Meningitis Wrongful Death Lawsuit Ends in Settlement

The family of a man who was one of the more than 60 people nationwide to die as a result of a fungal meningitis outbreak, has reached a wrongful death settlement with the clinic that gave him tainted steroid injections.  

David Wingate died after contracting fungal meningitis from an epidural steroid injection that was administered at the Insight Imaging clinic in Roanoke, Virginia. His family filed a wrongful death lawsuits against the clinic that sought $25 million, which has now been settled for an undisclosed amount, according to a report by the Roanoke Times.

The injection was one of thousands of contaminated shots distributed by the New England Compounding Center (NECC), which were distributed in the second half of 2012. An epidural steroid injection recall was issued by NECC after federal health officials determined that the products were contaminated.

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More than 700 people throughout the United States developed fungal meningitis or other infections after receiving the injections, with at least 60 people killed.

The Wingate lawsuit is believed to be the first case to settle out of hundreds filed so far. Most of the litigation is currently pending against the defunct compounding center, which has filed for bankruptcy.

All federal cases are centralized in the U.S. District Court for the District of Massachusetts, where the lawsuits are consolidated as part of an MDL, or Multidistrict Litigation. However, many complaints are also pending in various state courts, including local hospitals and pain clinics that distributed the shots as defendants.

NECC has gone out of business and its owners have declared bankruptcy in the face of the growing litigation over the outbreak. The company and its attorneys are hammering out the details of a settlement agreement on behalf of the compounding pharmacy that would establish a $100 million victim’s fund. However, that settlement does not deal with claims against pain clinics and hospitals that distributed the shots from the compounding pharmacy.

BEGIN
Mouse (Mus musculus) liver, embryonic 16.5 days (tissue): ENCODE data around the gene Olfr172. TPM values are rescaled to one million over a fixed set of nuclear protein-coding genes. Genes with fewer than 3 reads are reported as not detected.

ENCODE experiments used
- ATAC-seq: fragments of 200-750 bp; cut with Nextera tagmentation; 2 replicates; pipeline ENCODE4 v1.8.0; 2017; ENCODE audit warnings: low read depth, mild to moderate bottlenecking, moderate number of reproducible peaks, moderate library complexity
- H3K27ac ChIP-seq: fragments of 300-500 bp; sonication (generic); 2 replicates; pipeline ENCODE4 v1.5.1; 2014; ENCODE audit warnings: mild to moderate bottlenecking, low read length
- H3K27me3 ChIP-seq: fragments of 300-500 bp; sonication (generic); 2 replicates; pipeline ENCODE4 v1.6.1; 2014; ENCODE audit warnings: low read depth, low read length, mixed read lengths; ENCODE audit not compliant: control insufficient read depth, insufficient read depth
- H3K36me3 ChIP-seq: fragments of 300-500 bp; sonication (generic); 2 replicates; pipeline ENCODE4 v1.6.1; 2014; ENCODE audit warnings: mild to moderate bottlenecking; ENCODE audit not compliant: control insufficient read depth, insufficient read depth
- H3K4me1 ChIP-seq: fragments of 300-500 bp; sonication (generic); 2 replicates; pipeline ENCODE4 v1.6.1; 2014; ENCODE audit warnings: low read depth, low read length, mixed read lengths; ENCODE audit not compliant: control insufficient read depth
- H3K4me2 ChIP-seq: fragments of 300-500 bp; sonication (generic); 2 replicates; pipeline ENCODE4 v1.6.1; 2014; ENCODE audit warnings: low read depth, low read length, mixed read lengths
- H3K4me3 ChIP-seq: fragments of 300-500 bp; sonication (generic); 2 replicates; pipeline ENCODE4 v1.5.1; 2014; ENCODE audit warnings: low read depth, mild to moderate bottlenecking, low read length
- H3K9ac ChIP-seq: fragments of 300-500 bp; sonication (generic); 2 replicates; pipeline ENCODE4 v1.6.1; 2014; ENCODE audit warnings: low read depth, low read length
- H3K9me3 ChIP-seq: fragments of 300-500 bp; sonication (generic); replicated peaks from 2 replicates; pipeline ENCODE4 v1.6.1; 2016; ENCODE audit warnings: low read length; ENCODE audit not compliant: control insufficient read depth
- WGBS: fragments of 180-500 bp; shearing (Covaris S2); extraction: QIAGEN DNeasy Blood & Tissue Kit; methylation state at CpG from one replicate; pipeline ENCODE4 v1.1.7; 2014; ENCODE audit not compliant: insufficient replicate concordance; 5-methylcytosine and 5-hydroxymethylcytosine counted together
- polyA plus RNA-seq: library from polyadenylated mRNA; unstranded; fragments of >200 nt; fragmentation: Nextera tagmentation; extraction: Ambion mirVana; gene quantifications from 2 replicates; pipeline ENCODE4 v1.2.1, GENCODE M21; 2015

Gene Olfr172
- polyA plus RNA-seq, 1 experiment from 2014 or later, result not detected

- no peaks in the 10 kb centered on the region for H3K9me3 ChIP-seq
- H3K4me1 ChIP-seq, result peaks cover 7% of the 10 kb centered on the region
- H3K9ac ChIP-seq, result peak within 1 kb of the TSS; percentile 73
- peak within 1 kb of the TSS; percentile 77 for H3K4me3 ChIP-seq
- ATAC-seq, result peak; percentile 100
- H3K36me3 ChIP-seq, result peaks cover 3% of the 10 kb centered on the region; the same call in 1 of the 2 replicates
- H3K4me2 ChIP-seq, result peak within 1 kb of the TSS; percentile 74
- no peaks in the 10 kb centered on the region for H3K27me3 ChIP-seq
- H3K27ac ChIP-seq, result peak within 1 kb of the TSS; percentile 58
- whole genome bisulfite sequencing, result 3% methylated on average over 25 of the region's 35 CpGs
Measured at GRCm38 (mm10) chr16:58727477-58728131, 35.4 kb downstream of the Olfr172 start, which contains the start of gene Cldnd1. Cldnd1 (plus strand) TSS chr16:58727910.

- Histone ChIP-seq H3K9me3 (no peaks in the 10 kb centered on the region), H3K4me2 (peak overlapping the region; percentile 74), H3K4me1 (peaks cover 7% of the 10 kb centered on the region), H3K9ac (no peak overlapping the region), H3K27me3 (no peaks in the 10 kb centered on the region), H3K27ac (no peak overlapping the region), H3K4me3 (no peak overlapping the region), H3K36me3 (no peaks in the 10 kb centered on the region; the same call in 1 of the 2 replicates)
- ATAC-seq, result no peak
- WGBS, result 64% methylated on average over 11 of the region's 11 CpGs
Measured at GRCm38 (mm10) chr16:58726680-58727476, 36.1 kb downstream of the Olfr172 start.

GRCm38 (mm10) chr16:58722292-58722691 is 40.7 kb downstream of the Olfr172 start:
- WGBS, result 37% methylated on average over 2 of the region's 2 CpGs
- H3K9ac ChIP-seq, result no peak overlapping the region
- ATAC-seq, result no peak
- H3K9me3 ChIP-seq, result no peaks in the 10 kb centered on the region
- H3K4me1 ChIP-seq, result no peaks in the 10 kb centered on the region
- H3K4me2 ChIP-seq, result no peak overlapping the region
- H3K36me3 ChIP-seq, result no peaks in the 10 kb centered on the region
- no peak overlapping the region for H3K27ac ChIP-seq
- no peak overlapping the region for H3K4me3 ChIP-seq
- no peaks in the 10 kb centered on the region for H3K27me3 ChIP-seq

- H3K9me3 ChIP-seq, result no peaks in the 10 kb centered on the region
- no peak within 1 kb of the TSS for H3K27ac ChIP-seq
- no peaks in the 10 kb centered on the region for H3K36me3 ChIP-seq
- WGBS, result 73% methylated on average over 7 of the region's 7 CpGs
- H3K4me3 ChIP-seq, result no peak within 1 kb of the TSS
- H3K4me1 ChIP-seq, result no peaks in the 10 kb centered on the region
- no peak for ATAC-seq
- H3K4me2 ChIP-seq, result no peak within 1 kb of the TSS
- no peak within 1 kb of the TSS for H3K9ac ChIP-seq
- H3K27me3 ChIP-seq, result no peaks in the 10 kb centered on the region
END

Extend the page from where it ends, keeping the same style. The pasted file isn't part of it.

FDA inspectors who followed up on the outbreak say that the injections sometimes had visible particles of fungus in them, and many hospitals and clinics purchased the shots in bulk despite the fact that compounding pharmacies are supposed to be structured to provide drugs unavailable anywhere else to local healthcare facilities on a per-prescription basis. In some cases, hospitals reportedly provided NECC with lists of patients so that the company could claim the mass marketing of its injections for back pain were prescription-based.

Stung by the allegations that it failed to do its job, the FDA has instituted a nationwide crackdown on compounding pharmacies over the past year, resulting in numerous recalls and a number of cases where the pharmacies contested the FDA’s right to regulate them.

The controversy eventually led to new laws that creates a hybrid tier of compounding manufacturer under FDA regulation, while isolating smaller compounding pharmacies from federal oversight.

Compounding Pharmacy Risks

A package of studies and commentaries published this week online in the medical journal JAMA Internal Medicine examine the risk of compounding pharmacies.

One study looked at an outbreak linked to intravenous fentanyl from an institutional compounding pharmacy. Researchers from Duke University examined the outbreak, which occurred at Duke University Hospital in late summer of 2012. They found that the compounding pharmacy failed to conduct routine sterility testing.

A letter to the journal looked at the costs of compound pharmacy drug outbreaks and found that one fungal contamination incident led a single hospital to recall 12,000 units of 44 different products from the same compounding pharmacy. That recall required the hospital to readmit 545 potentially contaminated patients, cost the hospital 15,000 hours of personnel time and added nearly $900,000 to the hospital’s expenses. The contamination was discovered by a nurse who saw “floaters” in an infusion bag of magnesium sulfate, raising questions about the compounding pharmacy’s sterility testing if contamination was visibly present.

A second letter addressing issues raised in the first letter called for increased oversight of the compounding pharmacy industry.


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